Mike SpoffordPackers.com Staff Writer Mike Spofford says yes.

I understand all the arguments about moving the players to an isolated location to minimize distractions, but having them stay in a campus dorm, as the Packers do with nearby St. Norbert College, accomplishes that.

Moving training camp and the entire football operation to a different location just creates another distraction within itself. If the players are practicing to prepare for the season, it makes the most sense to have them practice precisely where they would during that season – using the same locker room, the same facilities and much the same routine (other than sleeping) throughout camp.

Mike McCarthy likes to use the final two preseason games to get his players into the weekly regular-season routine. The players spend the two days after a game reviewing film and getting some down time, and then they practice three straight days, followed by a walk-through the day before the game. The Packers will begin that schedule following the second preseason game against Cleveland next month.

It would almost assuredly be more difficult for that routine to take hold if the players were in a foreign location. Moving the football operation back to its normal base for the regular season just adds another element of adjustment for the players, who are now getting ready to play the games that really matter.

Maybe it’s easy to brush off the “distractions” argument in a place like Green Bay, which isn’t New York or Chicago or Miami. The players are going to stay pretty focused on football around here regardless.

But there’s also something to be said for developing habits and routines, which a coach like McCarthy strongly believes in. If practice matters, then those things must matter at least a little, too.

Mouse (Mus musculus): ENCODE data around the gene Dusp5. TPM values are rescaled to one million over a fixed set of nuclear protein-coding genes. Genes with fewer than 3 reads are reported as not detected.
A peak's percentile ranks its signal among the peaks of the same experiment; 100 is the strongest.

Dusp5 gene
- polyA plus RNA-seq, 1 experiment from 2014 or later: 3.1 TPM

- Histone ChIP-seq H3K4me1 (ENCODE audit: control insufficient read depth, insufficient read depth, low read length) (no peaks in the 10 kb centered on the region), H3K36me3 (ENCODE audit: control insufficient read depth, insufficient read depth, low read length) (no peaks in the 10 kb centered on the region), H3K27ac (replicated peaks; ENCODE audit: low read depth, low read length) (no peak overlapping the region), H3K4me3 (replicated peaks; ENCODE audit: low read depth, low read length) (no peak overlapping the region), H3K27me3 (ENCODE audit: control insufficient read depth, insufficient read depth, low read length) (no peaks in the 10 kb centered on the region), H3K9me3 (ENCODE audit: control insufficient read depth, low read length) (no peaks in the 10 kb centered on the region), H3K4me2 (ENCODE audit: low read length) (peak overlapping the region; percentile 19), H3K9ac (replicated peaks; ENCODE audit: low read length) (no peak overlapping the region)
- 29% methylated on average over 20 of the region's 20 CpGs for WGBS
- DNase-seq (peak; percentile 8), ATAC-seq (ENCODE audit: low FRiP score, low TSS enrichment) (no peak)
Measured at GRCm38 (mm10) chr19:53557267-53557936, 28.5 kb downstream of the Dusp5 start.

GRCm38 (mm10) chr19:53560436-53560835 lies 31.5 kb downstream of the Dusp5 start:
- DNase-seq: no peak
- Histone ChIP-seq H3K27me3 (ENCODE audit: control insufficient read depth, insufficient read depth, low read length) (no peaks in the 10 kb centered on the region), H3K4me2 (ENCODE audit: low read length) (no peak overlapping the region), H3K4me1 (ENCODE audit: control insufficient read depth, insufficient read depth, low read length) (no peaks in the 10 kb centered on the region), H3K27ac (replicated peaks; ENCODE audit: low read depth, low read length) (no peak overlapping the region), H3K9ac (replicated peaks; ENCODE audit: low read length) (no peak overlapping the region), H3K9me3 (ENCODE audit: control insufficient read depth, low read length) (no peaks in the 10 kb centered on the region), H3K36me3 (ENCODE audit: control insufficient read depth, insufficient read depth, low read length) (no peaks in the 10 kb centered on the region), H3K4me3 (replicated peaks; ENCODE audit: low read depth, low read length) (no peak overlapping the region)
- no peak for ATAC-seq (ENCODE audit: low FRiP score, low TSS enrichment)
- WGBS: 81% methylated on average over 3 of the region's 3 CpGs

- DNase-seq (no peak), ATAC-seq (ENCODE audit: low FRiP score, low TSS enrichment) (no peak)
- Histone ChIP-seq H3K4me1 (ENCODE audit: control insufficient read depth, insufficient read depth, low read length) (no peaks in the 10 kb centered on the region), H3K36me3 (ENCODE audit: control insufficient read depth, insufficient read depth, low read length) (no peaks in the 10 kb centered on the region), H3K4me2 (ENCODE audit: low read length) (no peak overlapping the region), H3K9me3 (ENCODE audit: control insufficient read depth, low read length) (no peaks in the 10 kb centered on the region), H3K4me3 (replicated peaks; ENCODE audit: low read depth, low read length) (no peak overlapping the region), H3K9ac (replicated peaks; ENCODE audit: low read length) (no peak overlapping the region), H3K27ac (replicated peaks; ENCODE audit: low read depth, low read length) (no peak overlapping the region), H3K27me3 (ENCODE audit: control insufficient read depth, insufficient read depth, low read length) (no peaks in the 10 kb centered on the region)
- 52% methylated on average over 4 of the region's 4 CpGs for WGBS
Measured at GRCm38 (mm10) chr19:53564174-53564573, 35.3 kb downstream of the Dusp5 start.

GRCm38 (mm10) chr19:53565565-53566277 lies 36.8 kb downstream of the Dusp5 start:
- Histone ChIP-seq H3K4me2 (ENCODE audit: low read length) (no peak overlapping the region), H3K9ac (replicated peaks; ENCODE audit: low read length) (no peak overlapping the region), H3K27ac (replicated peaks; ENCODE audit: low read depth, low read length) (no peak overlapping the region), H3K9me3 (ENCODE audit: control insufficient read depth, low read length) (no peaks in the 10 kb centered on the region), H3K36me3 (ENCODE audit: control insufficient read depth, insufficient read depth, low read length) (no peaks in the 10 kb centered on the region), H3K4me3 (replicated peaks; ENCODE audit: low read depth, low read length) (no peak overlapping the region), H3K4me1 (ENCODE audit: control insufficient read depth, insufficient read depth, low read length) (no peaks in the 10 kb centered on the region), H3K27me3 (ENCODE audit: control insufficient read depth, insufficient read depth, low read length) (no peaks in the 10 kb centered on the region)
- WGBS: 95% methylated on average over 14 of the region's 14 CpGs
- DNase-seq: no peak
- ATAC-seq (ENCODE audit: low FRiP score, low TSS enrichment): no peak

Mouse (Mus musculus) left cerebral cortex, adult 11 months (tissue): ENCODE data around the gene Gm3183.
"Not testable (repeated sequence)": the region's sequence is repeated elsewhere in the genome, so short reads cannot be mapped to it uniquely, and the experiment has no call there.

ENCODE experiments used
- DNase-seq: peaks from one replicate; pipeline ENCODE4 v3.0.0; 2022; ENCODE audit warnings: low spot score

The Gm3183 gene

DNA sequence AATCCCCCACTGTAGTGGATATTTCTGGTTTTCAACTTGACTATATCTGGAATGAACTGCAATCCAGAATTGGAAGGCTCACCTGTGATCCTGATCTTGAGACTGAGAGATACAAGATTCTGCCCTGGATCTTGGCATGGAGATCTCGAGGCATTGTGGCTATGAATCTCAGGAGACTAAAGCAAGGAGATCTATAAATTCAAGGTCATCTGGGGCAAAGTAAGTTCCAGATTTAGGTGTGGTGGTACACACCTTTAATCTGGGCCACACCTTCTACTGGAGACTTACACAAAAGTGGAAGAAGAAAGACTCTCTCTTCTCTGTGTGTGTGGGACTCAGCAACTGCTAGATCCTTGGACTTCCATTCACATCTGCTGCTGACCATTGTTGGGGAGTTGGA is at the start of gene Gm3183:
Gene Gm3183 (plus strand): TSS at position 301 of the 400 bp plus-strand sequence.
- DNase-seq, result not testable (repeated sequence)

Vic KetchmanPackers.com Editor Vic Ketchman says no.

In the old days, nearly all teams left home for training camp, moving onto college campuses to help create a sharp focus on football. In recent years, the trend leaguewide has been for teams to stay at home, where they’re assured of the best facilities available to them.

I’ve covered teams that have done it both ways, and I understand the trend toward staying at home, but I miss the days of going off to camp. I miss the days of the team I covered being a captive audience.

Back then, training camp had a mystique that camps these days don’t possess. The end of two-a-days, of course, has done much to kill that mystique, but is it really training camp if you’re practicing on the same fields on which you practice every other day of the season? What then is the difference between training camp and OTAs?

The Packers have long stayed at home for training camp. The Packers and their fans have always found a way to build tradition and mystique, and the bicycles did exactly that. Those bicycles are the symbol of Packers training camp. Without them, I’m not sure Packers training camp would be the event that it is.

So what if the Packers spent a week at another location in Wisconsin? What if they went off to one of Wisconsin’s college campuses to signal the start of training camp? What if kids in other places had a chance to offer their bicycles to Packers players?

The Packers are a regional franchise. They’ve got fans all over the upper Midwest. By spending a week of camp here and there through the years, the Packers would be allowing those fans in the outer reaches of the region to get an up close and personal look at the team they love. They’d get a look at the players, get their autographs, experience Packers football firsthand and fall more deeply in love with the team.

Going away to training camp is more than about focusing your team. It’s also about marketing the team, and even though the Packers are a team with one of sports’ largest followings, is it ever a bad idea to broaden one’s reach?

As for the players, going away to camp was always a way of distancing them from distractions. Cell phones make that impossible these days, but a fresh look and some fresh air have a way of breaking up the monotony of camp and its routine and, after all, it’s a long season.

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